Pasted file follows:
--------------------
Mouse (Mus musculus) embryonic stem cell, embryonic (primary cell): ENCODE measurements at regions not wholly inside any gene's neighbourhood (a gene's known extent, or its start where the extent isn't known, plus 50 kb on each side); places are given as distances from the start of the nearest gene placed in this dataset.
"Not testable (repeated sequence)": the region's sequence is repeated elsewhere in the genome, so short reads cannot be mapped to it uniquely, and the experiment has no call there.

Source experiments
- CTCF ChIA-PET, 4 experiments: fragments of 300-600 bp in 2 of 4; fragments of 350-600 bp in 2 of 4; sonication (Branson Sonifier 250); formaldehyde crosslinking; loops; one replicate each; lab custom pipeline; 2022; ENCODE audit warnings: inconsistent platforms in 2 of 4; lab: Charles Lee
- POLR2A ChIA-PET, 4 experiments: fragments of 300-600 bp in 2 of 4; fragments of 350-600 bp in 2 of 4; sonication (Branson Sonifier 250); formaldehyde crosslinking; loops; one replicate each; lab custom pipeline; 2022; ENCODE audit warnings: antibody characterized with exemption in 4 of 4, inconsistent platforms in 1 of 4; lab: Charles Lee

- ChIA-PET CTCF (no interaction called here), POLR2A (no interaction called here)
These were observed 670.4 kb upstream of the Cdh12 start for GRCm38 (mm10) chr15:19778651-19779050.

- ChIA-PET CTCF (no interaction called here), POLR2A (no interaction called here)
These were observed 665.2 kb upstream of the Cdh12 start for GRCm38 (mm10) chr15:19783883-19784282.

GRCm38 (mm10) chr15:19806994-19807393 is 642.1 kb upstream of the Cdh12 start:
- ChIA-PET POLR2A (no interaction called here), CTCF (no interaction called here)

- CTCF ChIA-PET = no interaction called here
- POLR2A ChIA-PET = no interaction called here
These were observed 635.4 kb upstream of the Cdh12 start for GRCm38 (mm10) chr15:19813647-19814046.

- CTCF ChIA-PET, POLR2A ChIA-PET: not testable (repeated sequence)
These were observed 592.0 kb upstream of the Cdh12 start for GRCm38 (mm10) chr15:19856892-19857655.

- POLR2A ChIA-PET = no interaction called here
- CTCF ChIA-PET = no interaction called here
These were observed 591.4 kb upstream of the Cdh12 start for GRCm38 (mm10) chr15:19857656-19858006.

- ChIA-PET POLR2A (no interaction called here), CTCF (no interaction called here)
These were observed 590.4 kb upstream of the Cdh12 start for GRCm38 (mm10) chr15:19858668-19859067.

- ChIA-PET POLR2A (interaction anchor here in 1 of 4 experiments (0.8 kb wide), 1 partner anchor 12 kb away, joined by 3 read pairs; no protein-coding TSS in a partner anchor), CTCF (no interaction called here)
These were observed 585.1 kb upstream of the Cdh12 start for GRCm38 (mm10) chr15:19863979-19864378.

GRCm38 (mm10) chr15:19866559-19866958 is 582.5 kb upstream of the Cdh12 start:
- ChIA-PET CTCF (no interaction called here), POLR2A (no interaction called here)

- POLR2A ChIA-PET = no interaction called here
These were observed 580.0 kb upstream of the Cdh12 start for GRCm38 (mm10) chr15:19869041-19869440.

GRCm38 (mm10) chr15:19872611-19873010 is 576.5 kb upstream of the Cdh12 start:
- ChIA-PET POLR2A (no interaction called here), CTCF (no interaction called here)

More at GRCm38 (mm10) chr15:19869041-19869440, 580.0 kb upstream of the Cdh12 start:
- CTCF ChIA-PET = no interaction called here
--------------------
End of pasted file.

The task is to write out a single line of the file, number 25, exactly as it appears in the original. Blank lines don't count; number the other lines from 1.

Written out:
- ChIA-PET CTCF (no interaction called here), POLR2A (no interaction called here)